EMU Notes in Mineralogy - volume 12
Applications of Raman spectroscopy to Earth sciences and cultural heritage
(J. Dubessy, M.-C. Caumon and F. Rull, editors)
Chapter 9: Raman spectroscopy of silicate glasses and melts in geological systems
Stephanie Rossano and Bjorn Mysen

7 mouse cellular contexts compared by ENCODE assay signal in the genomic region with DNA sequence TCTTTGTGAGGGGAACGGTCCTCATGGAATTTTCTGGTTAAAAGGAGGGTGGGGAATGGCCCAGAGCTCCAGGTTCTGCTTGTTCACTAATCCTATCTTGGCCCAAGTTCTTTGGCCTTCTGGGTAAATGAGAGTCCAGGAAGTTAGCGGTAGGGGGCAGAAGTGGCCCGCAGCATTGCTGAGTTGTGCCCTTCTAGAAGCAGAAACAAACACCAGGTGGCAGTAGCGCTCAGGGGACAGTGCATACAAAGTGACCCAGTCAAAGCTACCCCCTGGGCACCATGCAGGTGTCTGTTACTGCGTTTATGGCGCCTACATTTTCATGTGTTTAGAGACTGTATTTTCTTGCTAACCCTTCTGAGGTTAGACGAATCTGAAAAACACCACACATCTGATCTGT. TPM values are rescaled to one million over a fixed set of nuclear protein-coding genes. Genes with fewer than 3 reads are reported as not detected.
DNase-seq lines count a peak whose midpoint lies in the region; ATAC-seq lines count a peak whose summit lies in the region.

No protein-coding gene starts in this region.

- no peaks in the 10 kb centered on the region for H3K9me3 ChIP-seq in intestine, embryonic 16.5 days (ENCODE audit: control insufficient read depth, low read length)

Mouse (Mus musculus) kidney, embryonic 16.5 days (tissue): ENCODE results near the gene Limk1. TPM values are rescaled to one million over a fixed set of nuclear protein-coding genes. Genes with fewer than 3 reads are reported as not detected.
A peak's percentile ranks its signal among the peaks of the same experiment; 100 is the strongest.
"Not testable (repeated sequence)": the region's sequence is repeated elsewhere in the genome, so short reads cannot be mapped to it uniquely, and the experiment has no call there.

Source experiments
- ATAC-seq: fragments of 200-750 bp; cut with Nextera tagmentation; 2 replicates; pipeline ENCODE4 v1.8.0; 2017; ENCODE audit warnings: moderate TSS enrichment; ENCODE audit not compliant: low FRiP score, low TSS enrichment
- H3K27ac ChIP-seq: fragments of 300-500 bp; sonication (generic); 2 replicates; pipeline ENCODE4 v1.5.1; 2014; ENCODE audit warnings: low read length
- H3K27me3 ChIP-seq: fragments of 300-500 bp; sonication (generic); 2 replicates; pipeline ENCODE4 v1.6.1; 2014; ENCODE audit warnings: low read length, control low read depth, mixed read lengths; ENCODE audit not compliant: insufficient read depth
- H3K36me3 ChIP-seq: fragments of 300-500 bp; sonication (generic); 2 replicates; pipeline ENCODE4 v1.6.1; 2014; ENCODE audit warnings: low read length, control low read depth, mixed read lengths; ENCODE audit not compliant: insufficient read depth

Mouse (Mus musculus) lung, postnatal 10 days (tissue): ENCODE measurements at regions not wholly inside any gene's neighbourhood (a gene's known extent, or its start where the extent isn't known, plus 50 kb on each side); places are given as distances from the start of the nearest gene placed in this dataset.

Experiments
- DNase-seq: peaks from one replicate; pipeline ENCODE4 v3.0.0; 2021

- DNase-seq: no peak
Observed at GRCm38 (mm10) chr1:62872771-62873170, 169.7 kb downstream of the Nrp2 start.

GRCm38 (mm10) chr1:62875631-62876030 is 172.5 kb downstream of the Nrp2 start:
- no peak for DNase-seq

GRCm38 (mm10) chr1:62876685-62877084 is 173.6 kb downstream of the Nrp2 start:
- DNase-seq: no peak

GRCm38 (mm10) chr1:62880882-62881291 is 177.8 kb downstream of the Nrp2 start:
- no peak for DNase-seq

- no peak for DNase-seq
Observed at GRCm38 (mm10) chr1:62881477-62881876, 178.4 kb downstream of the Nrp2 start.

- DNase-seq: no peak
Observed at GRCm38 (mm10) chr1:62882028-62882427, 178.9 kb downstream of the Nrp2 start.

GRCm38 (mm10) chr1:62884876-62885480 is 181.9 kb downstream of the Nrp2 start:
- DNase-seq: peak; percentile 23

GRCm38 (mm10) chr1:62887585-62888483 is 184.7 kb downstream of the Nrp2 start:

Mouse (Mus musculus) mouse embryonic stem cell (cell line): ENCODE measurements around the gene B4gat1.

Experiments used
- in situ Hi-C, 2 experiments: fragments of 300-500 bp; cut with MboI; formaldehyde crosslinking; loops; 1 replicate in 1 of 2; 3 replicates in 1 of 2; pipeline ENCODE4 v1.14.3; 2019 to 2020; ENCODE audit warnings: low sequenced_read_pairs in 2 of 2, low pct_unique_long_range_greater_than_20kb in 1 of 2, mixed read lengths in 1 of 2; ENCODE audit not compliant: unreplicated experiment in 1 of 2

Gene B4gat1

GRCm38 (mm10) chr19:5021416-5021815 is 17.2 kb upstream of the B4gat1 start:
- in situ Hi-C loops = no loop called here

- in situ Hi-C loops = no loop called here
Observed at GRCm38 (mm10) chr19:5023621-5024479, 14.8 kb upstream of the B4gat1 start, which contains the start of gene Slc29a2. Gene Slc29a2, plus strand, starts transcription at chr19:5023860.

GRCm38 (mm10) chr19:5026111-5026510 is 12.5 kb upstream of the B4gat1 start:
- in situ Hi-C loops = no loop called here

Geological fluids are the major agents of transport of matter and heat in Earth dynamics. Unlike minerals, fluid density may vary by an order of magnitude, resulting in drastic changes in the molecular interactions. Water is a major fluid component, so it is essential to understand the response of hydrogen bonding with respect to pressure and temperature. In addition, geological fluids can be classified as complex chemical systems by a mixture of molecular compounds and ions. Thus, the study of aqueous solutions plays a fundamental role in understanding the behaviour of geological fluids. In the present chapter, focus is first placed on the use of Raman spectroscopy in the study of gases and how their spectral response changes under different pressure/temperature conditions. The ability of Raman spectroscopy to detect structural changes occurring in hydrogen-bonded systems, under thermodynamic conditions ranging from ordinary to extreme pressures and/or temperature is then discussed. Raman spectroscopy will be shown to provide invaluable information for a better understanding of the role played by geological fluids in Earth and crustal processes.
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